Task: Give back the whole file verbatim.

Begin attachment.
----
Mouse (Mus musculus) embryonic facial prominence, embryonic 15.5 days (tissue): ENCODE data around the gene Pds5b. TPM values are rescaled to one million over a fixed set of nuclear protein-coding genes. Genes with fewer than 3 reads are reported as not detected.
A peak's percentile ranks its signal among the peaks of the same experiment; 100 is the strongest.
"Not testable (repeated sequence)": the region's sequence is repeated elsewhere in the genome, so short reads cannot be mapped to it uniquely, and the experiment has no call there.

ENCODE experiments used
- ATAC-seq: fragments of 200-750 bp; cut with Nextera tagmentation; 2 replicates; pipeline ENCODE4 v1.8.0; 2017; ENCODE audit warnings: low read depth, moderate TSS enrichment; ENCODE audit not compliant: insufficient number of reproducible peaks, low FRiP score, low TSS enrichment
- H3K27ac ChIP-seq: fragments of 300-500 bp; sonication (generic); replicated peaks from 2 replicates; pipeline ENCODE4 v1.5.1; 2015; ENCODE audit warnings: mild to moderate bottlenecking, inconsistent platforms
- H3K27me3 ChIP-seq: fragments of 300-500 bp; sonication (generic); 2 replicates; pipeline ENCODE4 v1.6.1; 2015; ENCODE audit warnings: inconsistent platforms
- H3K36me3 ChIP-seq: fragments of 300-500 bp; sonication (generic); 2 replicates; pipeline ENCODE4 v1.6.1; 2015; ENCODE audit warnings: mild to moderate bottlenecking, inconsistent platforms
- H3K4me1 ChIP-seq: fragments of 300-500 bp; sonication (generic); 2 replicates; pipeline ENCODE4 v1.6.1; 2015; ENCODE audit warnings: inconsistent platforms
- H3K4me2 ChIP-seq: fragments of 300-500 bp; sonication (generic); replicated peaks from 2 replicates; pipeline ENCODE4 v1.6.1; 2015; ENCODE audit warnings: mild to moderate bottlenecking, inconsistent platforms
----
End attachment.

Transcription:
Mouse (Mus musculus) embryonic facial prominence, embryonic 15.5 days (tissue): ENCODE data around the gene Pds5b. TPM values are rescaled to one million over a fixed set of nuclear protein-coding genes. Genes with fewer than 3 reads are reported as not detected.
A peak's percentile ranks its signal among the peaks of the same experiment; 100 is the strongest.
"Not testable (repeated sequence)": the region's sequence is repeated elsewhere in the genome, so short reads cannot be mapped to it uniquely, and the experiment has no call there.

ENCODE experiments used
- ATAC-seq: fragments of 200-750 bp; cut with Nextera tagmentation; 2 replicates; pipeline ENCODE4 v1.8.0; 2017; ENCODE audit warnings: low read depth, moderate TSS enrichment; ENCODE audit not compliant: insufficient number of reproducible peaks, low FRiP score, low TSS enrichment
- H3K27ac ChIP-seq: fragments of 300-500 bp; sonication (generic); replicated peaks from 2 replicates; pipeline ENCODE4 v1.5.1; 2015; ENCODE audit warnings: mild to moderate bottlenecking, inconsistent platforms
- H3K27me3 ChIP-seq: fragments of 300-500 bp; sonication (generic); 2 replicates; pipeline ENCODE4 v1.6.1; 2015; ENCODE audit warnings: inconsistent platforms
- H3K36me3 ChIP-seq: fragments of 300-500 bp; sonication (generic); 2 replicates; pipeline ENCODE4 v1.6.1; 2015; ENCODE audit warnings: mild to moderate bottlenecking, inconsistent platforms
- H3K4me1 ChIP-seq: fragments of 300-500 bp; sonication (generic); 2 replicates; pipeline ENCODE4 v1.6.1; 2015; ENCODE audit warnings: inconsistent platforms
- H3K4me2 ChIP-seq: fragments of 300-500 bp; sonication (generic); replicated peaks from 2 replicates; pipeline ENCODE4 v1.6.1; 2015; ENCODE audit warnings: mild to moderate bottlenecking, inconsistent platforms